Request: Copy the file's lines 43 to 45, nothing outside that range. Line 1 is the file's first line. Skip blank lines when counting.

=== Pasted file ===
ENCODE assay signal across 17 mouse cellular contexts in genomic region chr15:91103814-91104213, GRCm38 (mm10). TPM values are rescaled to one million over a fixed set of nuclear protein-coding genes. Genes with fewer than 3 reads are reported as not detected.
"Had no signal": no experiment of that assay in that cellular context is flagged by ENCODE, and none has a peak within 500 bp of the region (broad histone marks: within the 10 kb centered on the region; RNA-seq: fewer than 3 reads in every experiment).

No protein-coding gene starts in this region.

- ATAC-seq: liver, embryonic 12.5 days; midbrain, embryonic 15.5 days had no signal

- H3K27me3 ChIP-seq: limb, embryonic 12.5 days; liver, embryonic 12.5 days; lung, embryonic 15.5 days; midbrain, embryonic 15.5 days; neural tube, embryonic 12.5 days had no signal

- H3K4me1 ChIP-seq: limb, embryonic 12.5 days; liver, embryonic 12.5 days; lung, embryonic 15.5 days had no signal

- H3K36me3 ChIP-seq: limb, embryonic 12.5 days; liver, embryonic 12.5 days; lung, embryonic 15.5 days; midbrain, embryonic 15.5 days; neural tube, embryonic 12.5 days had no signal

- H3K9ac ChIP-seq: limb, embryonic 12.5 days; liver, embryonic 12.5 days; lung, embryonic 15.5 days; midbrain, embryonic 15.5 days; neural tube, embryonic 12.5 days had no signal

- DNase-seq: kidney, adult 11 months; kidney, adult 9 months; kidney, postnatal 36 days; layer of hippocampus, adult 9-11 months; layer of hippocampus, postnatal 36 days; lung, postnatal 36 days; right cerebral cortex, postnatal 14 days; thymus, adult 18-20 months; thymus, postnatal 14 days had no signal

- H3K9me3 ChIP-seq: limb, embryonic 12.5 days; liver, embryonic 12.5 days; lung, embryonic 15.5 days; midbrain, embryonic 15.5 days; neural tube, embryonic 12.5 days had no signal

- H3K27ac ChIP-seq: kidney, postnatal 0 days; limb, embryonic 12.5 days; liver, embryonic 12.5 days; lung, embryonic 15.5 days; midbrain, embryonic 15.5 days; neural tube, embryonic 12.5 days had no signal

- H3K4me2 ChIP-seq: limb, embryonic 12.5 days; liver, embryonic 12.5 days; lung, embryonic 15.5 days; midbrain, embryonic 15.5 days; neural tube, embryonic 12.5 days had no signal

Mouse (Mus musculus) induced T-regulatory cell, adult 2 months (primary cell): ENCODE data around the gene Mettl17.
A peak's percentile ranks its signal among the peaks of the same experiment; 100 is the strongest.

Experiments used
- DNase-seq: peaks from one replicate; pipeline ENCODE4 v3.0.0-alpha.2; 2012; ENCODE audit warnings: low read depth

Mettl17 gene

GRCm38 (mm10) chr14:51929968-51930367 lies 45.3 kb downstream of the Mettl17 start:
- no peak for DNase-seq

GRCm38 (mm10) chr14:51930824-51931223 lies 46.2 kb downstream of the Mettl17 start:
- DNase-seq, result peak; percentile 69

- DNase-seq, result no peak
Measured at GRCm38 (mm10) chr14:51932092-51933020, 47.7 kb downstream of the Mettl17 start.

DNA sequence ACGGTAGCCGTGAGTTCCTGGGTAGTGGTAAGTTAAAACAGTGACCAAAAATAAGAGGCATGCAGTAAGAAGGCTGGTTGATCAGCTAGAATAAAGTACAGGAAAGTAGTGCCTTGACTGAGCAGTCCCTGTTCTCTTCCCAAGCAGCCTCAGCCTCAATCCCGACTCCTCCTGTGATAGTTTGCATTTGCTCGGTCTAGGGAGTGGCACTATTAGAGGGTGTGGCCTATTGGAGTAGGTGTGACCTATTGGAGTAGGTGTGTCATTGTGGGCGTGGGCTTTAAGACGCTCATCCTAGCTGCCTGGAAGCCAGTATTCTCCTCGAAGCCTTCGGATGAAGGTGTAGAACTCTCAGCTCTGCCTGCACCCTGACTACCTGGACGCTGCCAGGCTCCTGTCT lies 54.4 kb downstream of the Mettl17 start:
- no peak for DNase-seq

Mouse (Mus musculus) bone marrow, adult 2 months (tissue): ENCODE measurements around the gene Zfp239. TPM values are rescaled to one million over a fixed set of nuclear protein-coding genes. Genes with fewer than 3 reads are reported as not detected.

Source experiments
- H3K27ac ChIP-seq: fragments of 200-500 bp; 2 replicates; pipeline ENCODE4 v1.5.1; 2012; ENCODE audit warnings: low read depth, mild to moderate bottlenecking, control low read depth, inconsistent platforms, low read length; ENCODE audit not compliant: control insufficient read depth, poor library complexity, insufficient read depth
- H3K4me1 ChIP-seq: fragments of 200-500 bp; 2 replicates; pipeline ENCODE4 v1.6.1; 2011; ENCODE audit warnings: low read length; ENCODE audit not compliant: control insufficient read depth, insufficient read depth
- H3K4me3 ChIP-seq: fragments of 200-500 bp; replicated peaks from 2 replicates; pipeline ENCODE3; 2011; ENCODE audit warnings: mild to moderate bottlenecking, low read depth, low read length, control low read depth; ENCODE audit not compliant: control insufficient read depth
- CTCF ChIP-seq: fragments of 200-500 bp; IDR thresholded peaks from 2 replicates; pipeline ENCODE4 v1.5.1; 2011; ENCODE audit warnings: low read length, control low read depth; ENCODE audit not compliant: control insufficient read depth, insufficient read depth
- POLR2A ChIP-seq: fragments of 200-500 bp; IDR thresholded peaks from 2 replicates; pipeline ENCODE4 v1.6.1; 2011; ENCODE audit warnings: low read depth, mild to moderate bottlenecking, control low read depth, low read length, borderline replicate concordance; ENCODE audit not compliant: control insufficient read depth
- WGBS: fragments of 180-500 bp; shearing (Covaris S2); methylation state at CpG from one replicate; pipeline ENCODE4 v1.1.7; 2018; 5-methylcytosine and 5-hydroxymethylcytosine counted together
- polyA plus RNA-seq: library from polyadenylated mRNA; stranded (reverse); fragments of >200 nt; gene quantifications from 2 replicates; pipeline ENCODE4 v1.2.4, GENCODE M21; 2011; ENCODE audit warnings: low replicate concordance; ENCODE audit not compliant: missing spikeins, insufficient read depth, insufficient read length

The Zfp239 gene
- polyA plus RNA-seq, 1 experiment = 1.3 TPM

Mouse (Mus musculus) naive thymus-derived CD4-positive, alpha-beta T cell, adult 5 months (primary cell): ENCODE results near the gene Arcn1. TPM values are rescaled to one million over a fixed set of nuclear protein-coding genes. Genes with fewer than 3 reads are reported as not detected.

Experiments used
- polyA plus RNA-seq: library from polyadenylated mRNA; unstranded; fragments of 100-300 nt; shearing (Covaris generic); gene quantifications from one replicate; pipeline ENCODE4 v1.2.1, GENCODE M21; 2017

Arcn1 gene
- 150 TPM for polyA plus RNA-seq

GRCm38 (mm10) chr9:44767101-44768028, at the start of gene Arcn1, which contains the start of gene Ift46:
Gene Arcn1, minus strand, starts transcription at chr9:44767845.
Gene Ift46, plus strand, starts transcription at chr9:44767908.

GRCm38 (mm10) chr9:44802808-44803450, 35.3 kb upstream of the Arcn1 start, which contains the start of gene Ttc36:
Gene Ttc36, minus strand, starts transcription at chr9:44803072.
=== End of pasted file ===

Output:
Gene Arcn1, minus strand, starts transcription at chr9:44767845.
Gene Ift46, plus strand, starts transcription at chr9:44767908.

GRCm38 (mm10) chr9:44802808-44803450, 35.3 kb upstream of the Arcn1 start, which contains the start of gene Ttc36: